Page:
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  • Stanford Cancer Institute Earns Top Cancer Center Designation

    The Stanford Cancer Institute has been designated a Comprehensive Cancer Center by the National Cancer Institute, a part of the National Institutes of Health and the world’s leading cancer research organization.

  • Parker Institute for Cancer Immunotherapy

    The new Parker Institute for Cancer Immunotherapy at Stanford Medicine was founded with a $250 million grant from the Parker Foundation. Learn more about their work.

  • Professors Elected to National Academy of Sciences

    School of Medicine faculty members Helen Blau, PhD, and John Boothroyd, PhD, have been elected to the National Academy of Sciences.

  • Carla Shatz Wins Kavli Neuroscience Prize

    Carla Shatz, PhD, professor of neurobiology and of biology at Stanford, has won the 2016 Kavli Neuroscience Prize for her work in understanding how the brain’s wiring takes shape during development.

  • Vantage Point: We don't just need precision medicine, we need precision health

    The dean of the School of Medicine hopes the country’s leaders will set their sights higher in their quest to improve the health of the American people.

  • Byerwalter to Serve as Interim President of Stanford Health Care

    Mariann Byerwalter will serve as interim president and CEO of Stanford Health Care beginning Jan. 2. To ensure a smooth changeover, she will transition into her new role over the final two months of current president and CEO Amir Dan Rubin’s tenure.

  • Neuroscience Health Center

    Stanford Neuroscience Health Center for neurological injuries, brain tumors, movement disorders, brain aneurysms, spine deterioration, Parkinson’s & memory disorders.

  • Roberts Earns Top Ethics Prize

    Imagine being terrified you might kill yourself. Then imagine driving 300 miles to the nearest city for psychiatric care because you’re even more afraid someone in your town will find out about your depression. Or worse yet, being so afraid of being labeled “crazy” that you don’t seek care at all.

  • Closing In on Cancer

    Edgar Engleman's lab gives the immune system 'a little kick in the butt,' to stunning effect.

  • 5 Questions: Euan Ashley on diagnosing the undiagnosable

    The National Institutes of Health’s Undiagnosed Diseases Network launches today, and Euan Ashley, MRCP, DPhil, associate professor of cardiovascular medicine and of genetics at the Stanford University School of Medicine, has been named co-chair of the UDN steering committee.

  • Photovoltaic retinal implant could restore functional sight, researchers say

    A Stanford cardiac electrophysiologist and colleagues have used a unique research method to learn more about atrial fibrillation. Mintu Turakhia, MD, and collaborators at Medtronic and Massachusetts General Hospital, extracted data out of decades of continuously recorded medical information from implanted medical devices—pacemakers and defibrillators—in 10,000 heart patients. Then they linked it to medical records, and analyzed it.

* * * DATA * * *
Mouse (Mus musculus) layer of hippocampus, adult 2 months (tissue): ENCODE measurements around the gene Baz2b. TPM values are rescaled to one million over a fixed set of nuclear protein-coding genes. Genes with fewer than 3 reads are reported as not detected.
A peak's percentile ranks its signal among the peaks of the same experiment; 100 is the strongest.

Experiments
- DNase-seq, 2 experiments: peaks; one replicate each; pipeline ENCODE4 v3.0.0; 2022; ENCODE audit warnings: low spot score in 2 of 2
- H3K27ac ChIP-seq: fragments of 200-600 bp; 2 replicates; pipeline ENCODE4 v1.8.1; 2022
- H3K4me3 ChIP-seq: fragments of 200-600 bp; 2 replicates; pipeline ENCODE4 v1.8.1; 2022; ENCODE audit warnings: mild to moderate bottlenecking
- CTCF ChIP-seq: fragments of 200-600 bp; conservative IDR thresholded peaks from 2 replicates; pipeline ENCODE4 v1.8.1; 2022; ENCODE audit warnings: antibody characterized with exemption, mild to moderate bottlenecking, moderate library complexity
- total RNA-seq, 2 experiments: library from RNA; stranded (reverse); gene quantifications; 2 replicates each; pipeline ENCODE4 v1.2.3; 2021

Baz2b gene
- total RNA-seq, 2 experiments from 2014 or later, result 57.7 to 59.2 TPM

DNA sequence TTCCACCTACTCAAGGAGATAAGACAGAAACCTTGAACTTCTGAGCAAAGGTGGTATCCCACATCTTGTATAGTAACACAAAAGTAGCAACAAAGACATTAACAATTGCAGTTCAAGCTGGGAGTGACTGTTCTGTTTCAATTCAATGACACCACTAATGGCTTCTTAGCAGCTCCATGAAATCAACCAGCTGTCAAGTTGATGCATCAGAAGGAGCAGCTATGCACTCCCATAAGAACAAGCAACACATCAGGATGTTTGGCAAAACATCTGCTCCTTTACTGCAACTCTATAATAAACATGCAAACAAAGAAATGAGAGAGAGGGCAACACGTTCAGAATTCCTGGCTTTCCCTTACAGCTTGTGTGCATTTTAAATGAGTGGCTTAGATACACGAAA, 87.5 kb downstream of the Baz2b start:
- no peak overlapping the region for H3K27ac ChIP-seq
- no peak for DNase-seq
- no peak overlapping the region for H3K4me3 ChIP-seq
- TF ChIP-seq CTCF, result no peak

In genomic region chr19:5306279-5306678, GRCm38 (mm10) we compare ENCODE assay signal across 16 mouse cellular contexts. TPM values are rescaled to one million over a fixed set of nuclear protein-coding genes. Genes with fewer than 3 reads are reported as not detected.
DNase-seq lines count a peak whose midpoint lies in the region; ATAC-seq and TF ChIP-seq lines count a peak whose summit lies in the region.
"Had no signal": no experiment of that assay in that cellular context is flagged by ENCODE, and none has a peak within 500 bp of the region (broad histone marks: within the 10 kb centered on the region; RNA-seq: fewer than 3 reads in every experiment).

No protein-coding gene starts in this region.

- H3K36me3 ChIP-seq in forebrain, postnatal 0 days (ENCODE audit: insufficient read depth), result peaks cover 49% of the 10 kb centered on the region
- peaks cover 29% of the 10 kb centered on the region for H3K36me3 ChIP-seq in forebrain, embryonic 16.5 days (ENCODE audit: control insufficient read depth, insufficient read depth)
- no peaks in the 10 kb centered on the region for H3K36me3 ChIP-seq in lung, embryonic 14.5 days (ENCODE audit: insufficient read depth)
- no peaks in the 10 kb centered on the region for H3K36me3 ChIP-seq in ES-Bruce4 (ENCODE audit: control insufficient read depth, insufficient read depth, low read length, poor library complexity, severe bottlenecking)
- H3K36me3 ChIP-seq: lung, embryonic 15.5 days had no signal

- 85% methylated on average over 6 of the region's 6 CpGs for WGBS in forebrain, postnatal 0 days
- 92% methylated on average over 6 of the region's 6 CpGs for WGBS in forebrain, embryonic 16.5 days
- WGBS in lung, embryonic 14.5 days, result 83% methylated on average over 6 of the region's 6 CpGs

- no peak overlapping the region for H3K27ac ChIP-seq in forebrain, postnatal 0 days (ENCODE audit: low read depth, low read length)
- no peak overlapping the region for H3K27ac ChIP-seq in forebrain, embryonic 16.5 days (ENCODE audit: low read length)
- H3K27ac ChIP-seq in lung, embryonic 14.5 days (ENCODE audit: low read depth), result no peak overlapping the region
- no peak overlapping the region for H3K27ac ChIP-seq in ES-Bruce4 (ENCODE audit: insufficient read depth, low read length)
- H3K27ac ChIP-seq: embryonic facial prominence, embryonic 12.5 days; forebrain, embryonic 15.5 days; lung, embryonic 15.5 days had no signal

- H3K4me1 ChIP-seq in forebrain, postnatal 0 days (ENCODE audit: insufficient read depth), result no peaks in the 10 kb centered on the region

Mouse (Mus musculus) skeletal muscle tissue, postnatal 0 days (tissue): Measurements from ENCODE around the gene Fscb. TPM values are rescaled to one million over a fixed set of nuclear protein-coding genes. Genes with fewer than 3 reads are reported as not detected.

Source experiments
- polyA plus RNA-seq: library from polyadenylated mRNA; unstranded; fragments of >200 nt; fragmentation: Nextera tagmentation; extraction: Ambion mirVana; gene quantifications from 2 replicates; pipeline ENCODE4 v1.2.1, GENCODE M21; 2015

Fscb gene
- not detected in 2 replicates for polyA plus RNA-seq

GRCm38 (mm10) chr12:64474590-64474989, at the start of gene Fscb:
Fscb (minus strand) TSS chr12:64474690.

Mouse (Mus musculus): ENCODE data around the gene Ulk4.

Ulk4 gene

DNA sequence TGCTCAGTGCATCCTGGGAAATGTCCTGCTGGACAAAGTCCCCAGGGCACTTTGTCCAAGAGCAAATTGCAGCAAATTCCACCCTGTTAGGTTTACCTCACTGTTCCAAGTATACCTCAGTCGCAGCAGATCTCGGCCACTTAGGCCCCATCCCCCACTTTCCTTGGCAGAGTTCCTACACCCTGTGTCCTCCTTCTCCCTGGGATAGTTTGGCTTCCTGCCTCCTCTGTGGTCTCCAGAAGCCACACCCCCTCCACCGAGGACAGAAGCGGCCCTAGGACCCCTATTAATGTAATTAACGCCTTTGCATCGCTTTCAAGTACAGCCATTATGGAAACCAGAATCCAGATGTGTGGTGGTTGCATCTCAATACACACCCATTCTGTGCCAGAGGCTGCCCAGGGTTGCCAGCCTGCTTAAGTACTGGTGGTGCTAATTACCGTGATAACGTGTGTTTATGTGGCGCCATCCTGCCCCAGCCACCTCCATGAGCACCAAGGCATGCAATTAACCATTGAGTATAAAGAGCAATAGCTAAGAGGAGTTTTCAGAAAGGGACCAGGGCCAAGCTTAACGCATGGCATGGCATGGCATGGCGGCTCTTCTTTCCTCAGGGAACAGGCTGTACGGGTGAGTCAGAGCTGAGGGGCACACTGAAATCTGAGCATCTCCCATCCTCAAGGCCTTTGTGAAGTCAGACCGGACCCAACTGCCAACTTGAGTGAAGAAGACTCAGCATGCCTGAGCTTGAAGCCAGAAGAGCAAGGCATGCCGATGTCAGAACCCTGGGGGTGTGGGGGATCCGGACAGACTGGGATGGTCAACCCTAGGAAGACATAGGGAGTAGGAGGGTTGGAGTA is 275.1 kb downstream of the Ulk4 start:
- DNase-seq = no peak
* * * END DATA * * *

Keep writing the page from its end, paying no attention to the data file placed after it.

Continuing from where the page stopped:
• Stanford-based Alzheimer’s Disease Research Center to be launched

    The National Institutes of Health will fund the establishment of an Alzheimer’s Disease Research Center at the Stanford University School of Medicine. The award, totaling slightly more than $7.3 million, will be dispensed over a five-year period.

  • Combination drug therapy shrinks pancreatic tumors in mice

    A combination of two drugs, one already approved by the Food and Drug Administration, appears to be effective at shrinking pancreatic cancers in laboratory mice, according to a new study by researchers at the Stanford University School of Medicine.

  • Stanford launches smartphone app to study heart health

    A free iPhone app allows users to contribute to a study of human heart health while learning about the health of their own hearts, and uses a new software framework developed by Apple.

  • Photovoltaic retinal implant could restore functional sight, researchers say

    A team led by Stanford University researchers has developed a wireless retinal implant that they say could restore vision five times better than existing devices.

  • Precision Health, Predicting and Preventing Disease

    Precision health takes a big-data approach to disease prevention and detection, focusing on the various factors that help maintain health throughout life.

  • Doctor, nurses honored for advances made in early days of cardiac care

    Alfred Spivack taught nurses to do a number of jobs generally restricted to doctors in the early days of Stanford’s coronary care unit, and also helped to developed new technology for cardiac care.

  • Customized DNA rings aid early cancer detection in mice, study finds

    Imagine: You pop a pill into your mouth and swallow it. It dissolves, releasing tiny particles that are absorbed and cause only cancerous cells to secrete a specific protein into your bloodstream. Two days from now, a finger-prick blood sample will expose whether you’ve got cancer and even give a rough idea of its extent.

  • Stanford Medicine’s Academic Advantage

    Leaders from across Stanford Medicine discuss together how Bioinformatics, genomics, and other emerging disciplines promise to transform the very concept of medicine—from treating disease to predicting and preventing it and the common aspiration that exists at Stanford Medicine to improve human health.

  • 'Big data' approach helps pinpoint possible new stent drug to prevent heart attacks

    Stanford Medicine researchers hunting for a better drug coating for coronary stents have pinpointed a cancer drug as a possible candidate. “This could have major clinical impact,” according to Euan Ashley, MD, associate professor of cardiovascular medicine and genetics.